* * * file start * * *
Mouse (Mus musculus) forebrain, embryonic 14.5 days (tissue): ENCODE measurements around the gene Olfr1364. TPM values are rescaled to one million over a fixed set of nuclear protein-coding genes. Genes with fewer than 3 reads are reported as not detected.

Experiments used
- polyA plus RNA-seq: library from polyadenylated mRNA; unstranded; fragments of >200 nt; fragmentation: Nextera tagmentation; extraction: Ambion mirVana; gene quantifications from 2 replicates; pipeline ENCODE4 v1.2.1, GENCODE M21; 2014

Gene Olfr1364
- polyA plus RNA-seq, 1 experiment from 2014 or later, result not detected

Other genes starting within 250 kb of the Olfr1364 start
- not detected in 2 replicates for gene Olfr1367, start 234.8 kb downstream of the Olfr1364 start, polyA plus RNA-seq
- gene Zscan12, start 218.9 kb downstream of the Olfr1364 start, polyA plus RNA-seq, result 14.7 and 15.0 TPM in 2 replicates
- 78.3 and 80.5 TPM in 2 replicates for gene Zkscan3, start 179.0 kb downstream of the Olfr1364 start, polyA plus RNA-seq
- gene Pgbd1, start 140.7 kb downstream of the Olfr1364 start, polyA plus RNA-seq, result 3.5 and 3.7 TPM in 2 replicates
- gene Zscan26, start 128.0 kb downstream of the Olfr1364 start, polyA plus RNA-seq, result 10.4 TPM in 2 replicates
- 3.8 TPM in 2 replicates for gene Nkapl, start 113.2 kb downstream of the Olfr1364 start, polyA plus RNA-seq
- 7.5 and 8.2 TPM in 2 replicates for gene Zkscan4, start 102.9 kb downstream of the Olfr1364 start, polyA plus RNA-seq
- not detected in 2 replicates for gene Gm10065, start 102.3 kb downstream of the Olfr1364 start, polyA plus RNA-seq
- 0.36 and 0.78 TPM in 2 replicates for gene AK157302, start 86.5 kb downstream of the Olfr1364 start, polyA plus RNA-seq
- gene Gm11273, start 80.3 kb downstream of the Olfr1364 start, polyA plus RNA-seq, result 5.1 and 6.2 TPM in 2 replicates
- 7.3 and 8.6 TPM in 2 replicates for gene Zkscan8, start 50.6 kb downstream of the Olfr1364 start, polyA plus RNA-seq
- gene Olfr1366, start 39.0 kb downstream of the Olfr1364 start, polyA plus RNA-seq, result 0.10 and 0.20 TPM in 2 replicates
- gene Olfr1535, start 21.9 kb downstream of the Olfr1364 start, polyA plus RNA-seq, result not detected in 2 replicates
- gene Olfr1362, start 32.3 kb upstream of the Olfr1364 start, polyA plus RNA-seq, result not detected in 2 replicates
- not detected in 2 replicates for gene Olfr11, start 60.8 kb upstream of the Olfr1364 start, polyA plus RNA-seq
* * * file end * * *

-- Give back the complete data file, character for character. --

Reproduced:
Mouse (Mus musculus) forebrain, embryonic 14.5 days (tissue): ENCODE measurements around the gene Olfr1364. TPM values are rescaled to one million over a fixed set of nuclear protein-coding genes. Genes with fewer than 3 reads are reported as not detected.

Experiments used
- polyA plus RNA-seq: library from polyadenylated mRNA; unstranded; fragments of >200 nt; fragmentation: Nextera tagmentation; extraction: Ambion mirVana; gene quantifications from 2 replicates; pipeline ENCODE4 v1.2.1, GENCODE M21; 2014

Gene Olfr1364
- polyA plus RNA-seq, 1 experiment from 2014 or later, result not detected

Other genes starting within 250 kb of the Olfr1364 start
- not detected in 2 replicates for gene Olfr1367, start 234.8 kb downstream of the Olfr1364 start, polyA plus RNA-seq
- gene Zscan12, start 218.9 kb downstream of the Olfr1364 start, polyA plus RNA-seq, result 14.7 and 15.0 TPM in 2 replicates
- 78.3 and 80.5 TPM in 2 replicates for gene Zkscan3, start 179.0 kb downstream of the Olfr1364 start, polyA plus RNA-seq
- gene Pgbd1, start 140.7 kb downstream of the Olfr1364 start, polyA plus RNA-seq, result 3.5 and 3.7 TPM in 2 replicates
- gene Zscan26, start 128.0 kb downstream of the Olfr1364 start, polyA plus RNA-seq, result 10.4 TPM in 2 replicates
- 3.8 TPM in 2 replicates for gene Nkapl, start 113.2 kb downstream of the Olfr1364 start, polyA plus RNA-seq
- 7.5 and 8.2 TPM in 2 replicates for gene Zkscan4, start 102.9 kb downstream of the Olfr1364 start, polyA plus RNA-seq
- not detected in 2 replicates for gene Gm10065, start 102.3 kb downstream of the Olfr1364 start, polyA plus RNA-seq
- 0.36 and 0.78 TPM in 2 replicates for gene AK157302, start 86.5 kb downstream of the Olfr1364 start, polyA plus RNA-seq
- gene Gm11273, start 80.3 kb downstream of the Olfr1364 start, polyA plus RNA-seq, result 5.1 and 6.2 TPM in 2 replicates
- 7.3 and 8.6 TPM in 2 replicates for gene Zkscan8, start 50.6 kb downstream of the Olfr1364 start, polyA plus RNA-seq
- gene Olfr1366, start 39.0 kb downstream of the Olfr1364 start, polyA plus RNA-seq, result 0.10 and 0.20 TPM in 2 replicates
- gene Olfr1535, start 21.9 kb downstream of the Olfr1364 start, polyA plus RNA-seq, result not detected in 2 replicates
- gene Olfr1362, start 32.3 kb upstream of the Olfr1364 start, polyA plus RNA-seq, result not detected in 2 replicates
- not detected in 2 replicates for gene Olfr11, start 60.8 kb upstream of the Olfr1364 start, polyA plus RNA-seq